- Another PR rep quickly emailed me back about interviewing their client and to set up a date. The suggested date turned out not to be good for the athlete and follow up emails from me were not responded to after that.
- In another instance an athlete told me specifically that he did want to do an interview but asked me contact his rep and to set up an interview time with them. He gave me the reps name and twitter name but he couldn’t remember the email address but gave me the phone number. I went to the rep’s web site and there was no email listed just a contact form. The contact form didn’t work. I called both of the office’s phone numbers–one was disconnected, the other was working but had a generic robot voice mail. I left a message but I’m sure you realize you’ve already guessed they didn’t call back.
I certainly didn’t expect to have better relationships with athlete agents than their marketing reps, but right now that’s where it stands. I’ve gotten emails from agents thanking me for things I’ve written about players, clarifying certain things, or responding to an email from me about an article I wrote to thank me for sending it their way. But from the people paid to do that kind of thing…nada.
I’m making this about bloggers and independent or freelance journalists cause it’s an experience I can confidently speak to. But the other day, on twitter, I saw a lucrative firm tweet a well known but not quite famous athlete about the fact that their representation has not responded to follow up requests.The athlete is a guy who is *this close* to being a super star and recently signed his first tremendous contract. All he needs is a good media push in order to become a household name and get the endorsement money pouring in. As it stands, they’re leaving money on the floor.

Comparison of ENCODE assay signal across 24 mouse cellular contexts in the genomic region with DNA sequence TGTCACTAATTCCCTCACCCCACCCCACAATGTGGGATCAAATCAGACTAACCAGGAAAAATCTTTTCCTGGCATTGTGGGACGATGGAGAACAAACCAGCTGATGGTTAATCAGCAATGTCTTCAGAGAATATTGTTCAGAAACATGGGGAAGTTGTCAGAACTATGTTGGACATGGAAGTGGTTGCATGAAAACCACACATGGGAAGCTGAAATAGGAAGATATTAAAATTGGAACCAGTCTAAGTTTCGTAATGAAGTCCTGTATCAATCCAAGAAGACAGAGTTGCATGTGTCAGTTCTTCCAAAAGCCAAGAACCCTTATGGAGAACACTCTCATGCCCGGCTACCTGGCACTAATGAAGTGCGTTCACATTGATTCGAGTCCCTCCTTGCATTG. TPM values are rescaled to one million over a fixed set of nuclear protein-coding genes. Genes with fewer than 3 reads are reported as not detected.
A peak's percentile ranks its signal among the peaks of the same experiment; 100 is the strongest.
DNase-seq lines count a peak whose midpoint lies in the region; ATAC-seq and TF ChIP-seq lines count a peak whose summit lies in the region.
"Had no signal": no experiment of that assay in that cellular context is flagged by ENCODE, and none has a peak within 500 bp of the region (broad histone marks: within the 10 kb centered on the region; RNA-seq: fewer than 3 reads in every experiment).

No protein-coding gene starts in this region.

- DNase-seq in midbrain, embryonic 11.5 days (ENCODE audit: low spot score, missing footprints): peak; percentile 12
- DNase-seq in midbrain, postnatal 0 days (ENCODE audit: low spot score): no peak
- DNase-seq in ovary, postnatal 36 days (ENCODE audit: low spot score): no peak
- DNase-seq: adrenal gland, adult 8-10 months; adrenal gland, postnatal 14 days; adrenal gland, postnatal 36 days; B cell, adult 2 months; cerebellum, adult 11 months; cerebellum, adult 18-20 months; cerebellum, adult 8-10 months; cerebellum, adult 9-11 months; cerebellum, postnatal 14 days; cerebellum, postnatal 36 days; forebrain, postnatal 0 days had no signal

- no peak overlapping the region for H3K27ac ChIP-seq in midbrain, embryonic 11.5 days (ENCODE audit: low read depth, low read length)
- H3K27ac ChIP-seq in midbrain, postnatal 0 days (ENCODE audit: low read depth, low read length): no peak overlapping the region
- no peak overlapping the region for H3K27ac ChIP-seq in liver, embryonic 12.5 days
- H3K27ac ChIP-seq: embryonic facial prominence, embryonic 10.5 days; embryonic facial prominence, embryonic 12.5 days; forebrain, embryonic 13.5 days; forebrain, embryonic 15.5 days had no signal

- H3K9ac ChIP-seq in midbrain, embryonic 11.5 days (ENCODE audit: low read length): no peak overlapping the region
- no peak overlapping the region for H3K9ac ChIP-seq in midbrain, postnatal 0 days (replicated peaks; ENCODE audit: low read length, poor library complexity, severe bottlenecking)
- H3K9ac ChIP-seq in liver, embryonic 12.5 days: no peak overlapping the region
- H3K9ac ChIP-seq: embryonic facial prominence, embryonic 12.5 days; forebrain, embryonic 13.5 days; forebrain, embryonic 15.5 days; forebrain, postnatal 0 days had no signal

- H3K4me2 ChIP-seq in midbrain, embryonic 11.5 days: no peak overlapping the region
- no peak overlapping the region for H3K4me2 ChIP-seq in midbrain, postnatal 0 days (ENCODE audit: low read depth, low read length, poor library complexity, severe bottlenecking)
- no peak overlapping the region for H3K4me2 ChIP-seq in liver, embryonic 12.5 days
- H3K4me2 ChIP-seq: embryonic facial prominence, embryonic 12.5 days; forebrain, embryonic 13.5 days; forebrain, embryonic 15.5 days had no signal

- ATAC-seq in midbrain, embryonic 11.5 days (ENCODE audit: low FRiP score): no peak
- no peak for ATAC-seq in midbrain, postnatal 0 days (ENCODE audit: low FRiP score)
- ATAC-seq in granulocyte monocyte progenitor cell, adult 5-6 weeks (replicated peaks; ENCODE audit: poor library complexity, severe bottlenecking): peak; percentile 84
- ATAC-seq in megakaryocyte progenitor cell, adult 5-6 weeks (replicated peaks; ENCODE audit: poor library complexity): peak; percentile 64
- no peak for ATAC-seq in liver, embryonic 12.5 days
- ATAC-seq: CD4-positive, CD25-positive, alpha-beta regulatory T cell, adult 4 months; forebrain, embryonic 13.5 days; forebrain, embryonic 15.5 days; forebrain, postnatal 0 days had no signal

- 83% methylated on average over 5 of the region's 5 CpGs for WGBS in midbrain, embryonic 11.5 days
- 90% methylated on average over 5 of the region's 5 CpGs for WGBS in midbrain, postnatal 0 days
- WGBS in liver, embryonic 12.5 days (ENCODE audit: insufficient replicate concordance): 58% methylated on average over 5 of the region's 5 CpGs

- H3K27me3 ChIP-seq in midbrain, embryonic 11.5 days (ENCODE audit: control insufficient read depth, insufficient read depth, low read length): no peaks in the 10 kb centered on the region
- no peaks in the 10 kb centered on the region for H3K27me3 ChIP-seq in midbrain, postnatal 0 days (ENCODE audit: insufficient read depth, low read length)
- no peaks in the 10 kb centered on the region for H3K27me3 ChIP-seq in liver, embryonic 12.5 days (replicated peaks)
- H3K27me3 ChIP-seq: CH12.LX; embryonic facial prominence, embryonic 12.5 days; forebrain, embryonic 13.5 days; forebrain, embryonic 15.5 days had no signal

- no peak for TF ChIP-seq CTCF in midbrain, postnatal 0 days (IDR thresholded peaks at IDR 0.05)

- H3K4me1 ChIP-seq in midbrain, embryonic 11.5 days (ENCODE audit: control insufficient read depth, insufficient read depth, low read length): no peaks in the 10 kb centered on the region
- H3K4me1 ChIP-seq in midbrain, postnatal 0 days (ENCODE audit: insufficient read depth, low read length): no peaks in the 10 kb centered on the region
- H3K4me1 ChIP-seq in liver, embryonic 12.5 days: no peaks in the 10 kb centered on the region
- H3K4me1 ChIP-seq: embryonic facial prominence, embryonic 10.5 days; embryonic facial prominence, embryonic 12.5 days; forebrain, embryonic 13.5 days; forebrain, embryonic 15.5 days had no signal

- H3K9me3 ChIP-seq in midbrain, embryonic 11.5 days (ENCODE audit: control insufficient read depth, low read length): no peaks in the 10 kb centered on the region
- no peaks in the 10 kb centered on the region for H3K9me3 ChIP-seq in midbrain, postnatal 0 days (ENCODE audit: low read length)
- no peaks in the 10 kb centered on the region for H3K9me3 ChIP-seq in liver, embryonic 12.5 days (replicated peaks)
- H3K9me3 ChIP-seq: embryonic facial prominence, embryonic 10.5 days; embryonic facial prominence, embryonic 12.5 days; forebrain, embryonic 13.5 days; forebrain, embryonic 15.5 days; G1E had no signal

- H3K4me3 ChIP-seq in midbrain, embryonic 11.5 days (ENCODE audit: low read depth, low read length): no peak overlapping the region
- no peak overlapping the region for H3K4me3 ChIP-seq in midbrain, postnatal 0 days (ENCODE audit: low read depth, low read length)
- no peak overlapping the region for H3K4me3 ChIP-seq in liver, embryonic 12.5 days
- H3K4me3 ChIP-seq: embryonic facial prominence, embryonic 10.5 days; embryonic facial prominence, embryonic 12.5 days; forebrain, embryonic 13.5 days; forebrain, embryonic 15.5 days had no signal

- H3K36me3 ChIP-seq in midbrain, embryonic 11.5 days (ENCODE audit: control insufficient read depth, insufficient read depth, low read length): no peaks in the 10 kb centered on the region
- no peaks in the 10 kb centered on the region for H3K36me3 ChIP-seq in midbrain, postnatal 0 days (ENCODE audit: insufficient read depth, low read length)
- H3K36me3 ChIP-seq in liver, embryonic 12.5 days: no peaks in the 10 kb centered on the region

If you’ve ever looked at a commercial or product placement and said “why the hell are they using him?” cause that guy is a tier down from who you’d expect…keep in mind that some people’s camps are HUSTLING and some others are not. Plain and simple. I have a few PR folks that absolutely do their best for their clients but most of my experiences are with people doing the exact opposite. I’ve spoken to other writers about this and I’m definitely not alone in my observations.
I believe there is a blame to go around–athletes shouldn’t hire PR folks if they don’t plan to work for exposure or monitor their work. PR folks should be more professional and brush up on their new media marketing knowledge. Bloggers like me must be patient and understand we’re at the bottom of the food chain. I also realize it’s important to get to know publicists offline as much as possible so that they’re more likely to respond.
But for me the bottom line is this: a rejection is still a response and responses should be a standard practice whether the answer is yes or no.
If any athlete PR reps or writers have thoughts on this post, please feel free to comment below or contact me: Jessica@playerperspective.com